CCAPNet is trained with RMSprop using cross-entropy loss on batches of addresses. We do this for 80 epochs with a batch size of 128 and step size 5e-4. Note that an epoch is referred to as a single pass of the training data, which in our case is 1,500 batches. To regularize the network, we apply L2 weight decay with parameter 5e-5 and augment the training data with random typos. Specifically for typos, we use deletions, adjacent swaps, duplications and replacements. To create realistic replacements, we only replace characters by neighbouring characters on a standard US keyboard. The number of typos that occur in each address is a Poisson random variable with rate = 1.

Training metrics

Figure 3: Per-character accuracy and parser accuracy for training data (left), generated and real test data (right). Training metrics are divided into segments of 100 batches, with the segment mean, maximum and minimum displayed.

To measure performance, we consider two key metrics: per-character accuracy and parser accuracy. Per-character accuracy is measured over characters, by how often a single character is correctly classified. Parser accuracy is measured over sequences, by how often all characters are correctly classified in a sequence. The metrics are displayed in Figure 3. The training is monitored at each batch whereas testing is monitored at the end of each epoch. CCAPNet achieves 95% parser accuracy on both generated and real test data at the 76th epoch.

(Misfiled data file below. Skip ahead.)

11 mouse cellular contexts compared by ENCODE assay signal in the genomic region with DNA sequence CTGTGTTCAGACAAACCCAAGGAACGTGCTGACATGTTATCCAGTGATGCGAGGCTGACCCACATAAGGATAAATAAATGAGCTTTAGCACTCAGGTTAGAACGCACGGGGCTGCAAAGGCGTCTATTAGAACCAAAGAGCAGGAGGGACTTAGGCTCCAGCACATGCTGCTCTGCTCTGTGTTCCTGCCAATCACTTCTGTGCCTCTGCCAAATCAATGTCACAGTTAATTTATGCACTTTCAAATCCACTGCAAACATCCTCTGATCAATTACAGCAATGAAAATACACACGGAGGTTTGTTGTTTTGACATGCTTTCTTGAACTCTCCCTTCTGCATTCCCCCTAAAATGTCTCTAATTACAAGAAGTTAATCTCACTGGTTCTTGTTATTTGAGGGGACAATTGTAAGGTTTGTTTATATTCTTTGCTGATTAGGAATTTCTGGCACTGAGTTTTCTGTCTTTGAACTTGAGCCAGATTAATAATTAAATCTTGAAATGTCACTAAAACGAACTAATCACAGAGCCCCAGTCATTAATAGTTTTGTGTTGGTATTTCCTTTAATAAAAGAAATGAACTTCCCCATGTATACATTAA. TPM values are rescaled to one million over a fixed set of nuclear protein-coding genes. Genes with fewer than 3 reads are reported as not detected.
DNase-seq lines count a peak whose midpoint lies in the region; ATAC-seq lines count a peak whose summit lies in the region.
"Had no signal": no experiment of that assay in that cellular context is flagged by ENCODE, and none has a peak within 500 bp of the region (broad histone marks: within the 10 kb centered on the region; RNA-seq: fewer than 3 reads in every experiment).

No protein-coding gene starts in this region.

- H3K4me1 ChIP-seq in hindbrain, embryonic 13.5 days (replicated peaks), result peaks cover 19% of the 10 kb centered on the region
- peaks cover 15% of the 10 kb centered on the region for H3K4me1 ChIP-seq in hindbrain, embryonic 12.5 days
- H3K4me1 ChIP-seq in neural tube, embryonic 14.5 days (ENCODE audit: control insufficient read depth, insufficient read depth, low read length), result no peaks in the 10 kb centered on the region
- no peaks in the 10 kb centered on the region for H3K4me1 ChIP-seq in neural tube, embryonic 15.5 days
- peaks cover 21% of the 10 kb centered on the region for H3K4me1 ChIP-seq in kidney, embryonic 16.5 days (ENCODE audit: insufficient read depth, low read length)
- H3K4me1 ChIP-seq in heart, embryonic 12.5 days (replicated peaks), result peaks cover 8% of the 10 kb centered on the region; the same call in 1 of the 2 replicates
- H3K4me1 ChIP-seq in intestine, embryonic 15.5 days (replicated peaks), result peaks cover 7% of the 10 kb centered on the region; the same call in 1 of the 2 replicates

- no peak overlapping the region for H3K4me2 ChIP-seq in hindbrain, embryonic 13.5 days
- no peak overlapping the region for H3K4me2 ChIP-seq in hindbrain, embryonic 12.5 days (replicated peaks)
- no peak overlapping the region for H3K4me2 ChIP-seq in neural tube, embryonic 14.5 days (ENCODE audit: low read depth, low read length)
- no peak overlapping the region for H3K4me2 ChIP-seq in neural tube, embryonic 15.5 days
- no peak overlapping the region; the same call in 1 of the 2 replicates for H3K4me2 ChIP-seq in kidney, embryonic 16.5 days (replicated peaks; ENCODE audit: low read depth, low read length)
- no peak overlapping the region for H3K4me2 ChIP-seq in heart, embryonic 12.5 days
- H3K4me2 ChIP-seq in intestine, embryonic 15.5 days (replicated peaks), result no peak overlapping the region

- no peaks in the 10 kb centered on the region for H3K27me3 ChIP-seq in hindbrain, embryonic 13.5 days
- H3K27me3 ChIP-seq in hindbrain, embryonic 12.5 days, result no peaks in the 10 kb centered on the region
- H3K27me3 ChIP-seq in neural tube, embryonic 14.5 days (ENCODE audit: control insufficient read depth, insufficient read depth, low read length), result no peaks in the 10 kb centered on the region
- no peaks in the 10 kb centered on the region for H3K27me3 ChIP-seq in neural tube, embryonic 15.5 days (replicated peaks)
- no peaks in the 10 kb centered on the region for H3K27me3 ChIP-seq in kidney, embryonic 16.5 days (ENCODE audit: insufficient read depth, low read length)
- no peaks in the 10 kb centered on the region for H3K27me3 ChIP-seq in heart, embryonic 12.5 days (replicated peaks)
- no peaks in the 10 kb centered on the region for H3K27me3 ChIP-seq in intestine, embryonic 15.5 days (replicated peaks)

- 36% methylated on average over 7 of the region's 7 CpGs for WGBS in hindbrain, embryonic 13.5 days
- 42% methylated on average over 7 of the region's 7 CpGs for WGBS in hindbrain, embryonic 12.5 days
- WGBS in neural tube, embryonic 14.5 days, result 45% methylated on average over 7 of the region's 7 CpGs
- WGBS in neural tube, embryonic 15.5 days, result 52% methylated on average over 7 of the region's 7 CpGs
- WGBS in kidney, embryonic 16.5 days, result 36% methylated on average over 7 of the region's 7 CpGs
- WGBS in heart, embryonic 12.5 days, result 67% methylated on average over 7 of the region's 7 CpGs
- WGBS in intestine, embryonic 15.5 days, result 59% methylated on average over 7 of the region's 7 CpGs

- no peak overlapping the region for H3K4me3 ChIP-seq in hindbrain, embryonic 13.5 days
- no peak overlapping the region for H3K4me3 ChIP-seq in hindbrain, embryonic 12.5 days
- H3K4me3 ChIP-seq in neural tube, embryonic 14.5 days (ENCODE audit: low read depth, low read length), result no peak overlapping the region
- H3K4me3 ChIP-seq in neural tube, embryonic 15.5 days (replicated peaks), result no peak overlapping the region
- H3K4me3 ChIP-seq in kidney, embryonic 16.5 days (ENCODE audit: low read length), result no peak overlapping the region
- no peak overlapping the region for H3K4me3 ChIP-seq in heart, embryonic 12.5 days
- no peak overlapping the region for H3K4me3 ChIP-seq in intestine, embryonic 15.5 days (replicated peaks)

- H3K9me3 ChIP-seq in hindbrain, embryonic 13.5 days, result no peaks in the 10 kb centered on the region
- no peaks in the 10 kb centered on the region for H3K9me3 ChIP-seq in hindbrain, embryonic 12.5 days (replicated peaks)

Model performance and example output

Figure 4: CCAPNet confusion matrices on generated (left) and real (right) test data. The row and column indices correspond to true and predicted values, respectively. Grey squares represent zero.

For this final section, we use the 76th epoch CCAPNet, which has 95% parser accuracy on both test datasets. Confusion matrices for the model are computed for the test data and visualized in Figure 4. Although the model predominantly makes correct predictions, the matrices suggest that it occasionally misclassifies:

The former indicates the model leverages positional structure in the generated data. The latter indicates the model interprets certain text ambigiously, which may be amplified by the typo augmentation.

Finally let us show two examples of model inference. An example with correct tokenization is:

Input text: '1482 W Broadway, Burnaby, BC V6H1H4'
Normalized text: '1482 W BROADWAY BURNABY BC V6H1H4'
Tokens: {'HOUSE_NUM': '1482', 'DIR_PREFIX': 'W', 'ST_NAME': 'BROADWAY', 'CITY': 'BURNABY', 'PROVINCE': 'BC', 'POST_CODE': 'V6H1H4'}

Below is an example of misclassification. The model does not identify the street type correctly:

Input text: '150 Saint Andrews St'
Normalized text: '150 SAINT ANDREWS ST'
Tokens: {'HOUSE_NUM': '150', 'ST_NAME': 'SAINT', 'ST_TYPE': 'ANDREWS ST'}

For each character in ANDREWS, CCAPNet predicts a softmax probability > 0.8 of the street type token. This may be partially explained by many street names occurring as one word in the training data.

As a final remark, many further improvements to the mockup can be done. Some examples include:

Nonetheless, this mockup implementation hopefully served as a proof of concept that makes a case for data-driven address parsers!